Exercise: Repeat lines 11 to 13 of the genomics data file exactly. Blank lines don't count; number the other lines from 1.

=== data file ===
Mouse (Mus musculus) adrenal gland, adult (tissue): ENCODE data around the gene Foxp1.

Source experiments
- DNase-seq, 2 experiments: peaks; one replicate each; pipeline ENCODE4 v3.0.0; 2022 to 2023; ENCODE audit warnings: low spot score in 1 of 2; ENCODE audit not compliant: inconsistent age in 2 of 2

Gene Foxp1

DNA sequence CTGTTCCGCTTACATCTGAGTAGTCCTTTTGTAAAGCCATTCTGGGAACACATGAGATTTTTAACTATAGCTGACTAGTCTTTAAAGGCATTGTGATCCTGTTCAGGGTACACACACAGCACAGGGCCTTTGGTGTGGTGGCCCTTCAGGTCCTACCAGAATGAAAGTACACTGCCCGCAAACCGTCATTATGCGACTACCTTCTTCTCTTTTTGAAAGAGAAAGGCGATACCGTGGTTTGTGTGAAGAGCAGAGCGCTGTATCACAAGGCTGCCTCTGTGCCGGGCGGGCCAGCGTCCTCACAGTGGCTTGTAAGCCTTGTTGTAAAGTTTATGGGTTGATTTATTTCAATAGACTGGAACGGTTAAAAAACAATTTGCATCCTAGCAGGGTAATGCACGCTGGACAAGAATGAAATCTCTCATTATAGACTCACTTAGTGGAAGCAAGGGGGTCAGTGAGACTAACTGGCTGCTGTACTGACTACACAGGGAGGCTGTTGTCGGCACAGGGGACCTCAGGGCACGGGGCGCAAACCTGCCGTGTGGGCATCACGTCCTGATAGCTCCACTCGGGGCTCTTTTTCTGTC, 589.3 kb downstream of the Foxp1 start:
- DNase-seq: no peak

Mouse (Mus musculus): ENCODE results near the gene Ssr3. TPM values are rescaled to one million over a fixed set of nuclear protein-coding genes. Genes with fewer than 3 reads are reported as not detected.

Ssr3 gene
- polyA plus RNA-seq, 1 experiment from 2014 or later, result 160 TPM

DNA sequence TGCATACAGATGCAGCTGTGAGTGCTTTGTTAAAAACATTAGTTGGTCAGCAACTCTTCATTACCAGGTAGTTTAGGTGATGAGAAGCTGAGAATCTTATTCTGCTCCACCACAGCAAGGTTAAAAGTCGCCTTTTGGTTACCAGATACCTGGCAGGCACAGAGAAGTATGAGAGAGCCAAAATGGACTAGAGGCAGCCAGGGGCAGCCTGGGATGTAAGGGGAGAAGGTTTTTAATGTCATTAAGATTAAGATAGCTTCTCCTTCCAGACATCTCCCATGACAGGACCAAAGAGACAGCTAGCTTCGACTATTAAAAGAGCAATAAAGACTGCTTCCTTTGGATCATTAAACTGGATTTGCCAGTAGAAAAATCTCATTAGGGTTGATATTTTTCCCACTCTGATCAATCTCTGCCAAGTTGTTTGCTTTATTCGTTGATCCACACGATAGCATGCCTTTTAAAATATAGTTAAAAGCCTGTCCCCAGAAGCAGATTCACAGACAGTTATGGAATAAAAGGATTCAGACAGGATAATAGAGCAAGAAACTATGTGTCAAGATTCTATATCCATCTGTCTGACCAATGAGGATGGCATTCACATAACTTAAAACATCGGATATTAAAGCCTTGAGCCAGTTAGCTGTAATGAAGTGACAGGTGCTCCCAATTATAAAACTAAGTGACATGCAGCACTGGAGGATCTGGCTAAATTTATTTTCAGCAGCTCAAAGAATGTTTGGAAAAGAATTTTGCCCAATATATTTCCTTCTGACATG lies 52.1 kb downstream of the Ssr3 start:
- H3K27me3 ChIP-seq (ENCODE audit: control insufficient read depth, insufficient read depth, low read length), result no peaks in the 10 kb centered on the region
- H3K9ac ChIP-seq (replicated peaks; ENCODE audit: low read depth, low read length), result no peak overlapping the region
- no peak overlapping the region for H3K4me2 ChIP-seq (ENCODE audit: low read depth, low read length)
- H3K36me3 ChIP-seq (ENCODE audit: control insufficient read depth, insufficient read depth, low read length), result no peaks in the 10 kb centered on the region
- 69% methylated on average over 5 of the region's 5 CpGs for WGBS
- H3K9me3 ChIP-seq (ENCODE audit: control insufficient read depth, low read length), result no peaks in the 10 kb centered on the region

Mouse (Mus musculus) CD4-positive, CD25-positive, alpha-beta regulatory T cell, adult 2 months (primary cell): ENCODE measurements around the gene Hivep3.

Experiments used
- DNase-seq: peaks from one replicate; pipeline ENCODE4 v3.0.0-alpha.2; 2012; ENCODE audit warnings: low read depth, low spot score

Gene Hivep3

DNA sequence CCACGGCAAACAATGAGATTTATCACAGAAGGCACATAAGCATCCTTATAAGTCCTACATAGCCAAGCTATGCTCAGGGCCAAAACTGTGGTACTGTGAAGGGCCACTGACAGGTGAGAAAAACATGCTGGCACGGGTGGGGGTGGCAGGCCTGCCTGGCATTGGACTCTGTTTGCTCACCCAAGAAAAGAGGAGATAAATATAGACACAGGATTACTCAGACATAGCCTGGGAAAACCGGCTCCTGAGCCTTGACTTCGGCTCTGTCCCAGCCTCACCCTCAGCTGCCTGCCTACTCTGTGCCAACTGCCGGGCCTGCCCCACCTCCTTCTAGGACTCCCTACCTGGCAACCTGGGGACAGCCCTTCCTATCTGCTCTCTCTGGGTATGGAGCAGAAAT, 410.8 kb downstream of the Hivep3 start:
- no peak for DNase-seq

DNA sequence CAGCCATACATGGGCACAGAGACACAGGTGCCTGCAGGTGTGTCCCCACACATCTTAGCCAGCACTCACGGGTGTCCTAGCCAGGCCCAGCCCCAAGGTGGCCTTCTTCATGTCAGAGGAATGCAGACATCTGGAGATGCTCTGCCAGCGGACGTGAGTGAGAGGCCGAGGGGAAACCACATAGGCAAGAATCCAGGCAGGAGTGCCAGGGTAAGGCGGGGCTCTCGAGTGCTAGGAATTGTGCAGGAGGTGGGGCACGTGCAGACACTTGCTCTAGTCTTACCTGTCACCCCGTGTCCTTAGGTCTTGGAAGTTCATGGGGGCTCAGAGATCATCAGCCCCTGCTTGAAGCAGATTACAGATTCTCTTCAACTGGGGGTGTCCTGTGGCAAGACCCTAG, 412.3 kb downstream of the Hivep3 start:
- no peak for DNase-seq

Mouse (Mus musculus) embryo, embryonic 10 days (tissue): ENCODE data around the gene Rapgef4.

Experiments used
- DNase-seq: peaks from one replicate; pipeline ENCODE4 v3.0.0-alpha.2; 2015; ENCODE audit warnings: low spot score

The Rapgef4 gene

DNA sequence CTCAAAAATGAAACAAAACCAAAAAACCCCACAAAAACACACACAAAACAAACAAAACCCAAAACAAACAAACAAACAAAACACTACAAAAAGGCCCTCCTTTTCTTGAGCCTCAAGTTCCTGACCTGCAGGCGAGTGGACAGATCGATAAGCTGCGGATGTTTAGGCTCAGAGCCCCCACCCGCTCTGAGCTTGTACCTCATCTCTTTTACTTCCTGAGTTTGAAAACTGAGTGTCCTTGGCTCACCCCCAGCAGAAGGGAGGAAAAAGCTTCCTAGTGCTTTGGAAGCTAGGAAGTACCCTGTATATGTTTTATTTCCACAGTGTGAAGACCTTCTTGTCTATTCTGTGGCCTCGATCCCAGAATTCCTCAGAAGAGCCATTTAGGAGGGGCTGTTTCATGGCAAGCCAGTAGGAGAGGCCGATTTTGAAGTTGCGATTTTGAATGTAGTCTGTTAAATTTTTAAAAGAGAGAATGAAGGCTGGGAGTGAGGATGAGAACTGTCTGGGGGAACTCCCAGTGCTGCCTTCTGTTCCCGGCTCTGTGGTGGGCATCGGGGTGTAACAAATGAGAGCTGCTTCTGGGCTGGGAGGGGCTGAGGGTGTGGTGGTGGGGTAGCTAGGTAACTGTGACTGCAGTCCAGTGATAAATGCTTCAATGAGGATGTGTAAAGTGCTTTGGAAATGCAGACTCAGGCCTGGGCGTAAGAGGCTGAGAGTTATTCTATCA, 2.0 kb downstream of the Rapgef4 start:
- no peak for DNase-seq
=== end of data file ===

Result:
- H3K27me3 ChIP-seq (ENCODE audit: control insufficient read depth, insufficient read depth, low read length), result no peaks in the 10 kb centered on the region
- H3K9ac ChIP-seq (replicated peaks; ENCODE audit: low read depth, low read length), result no peak overlapping the region
- no peak overlapping the region for H3K4me2 ChIP-seq (ENCODE audit: low read depth, low read length)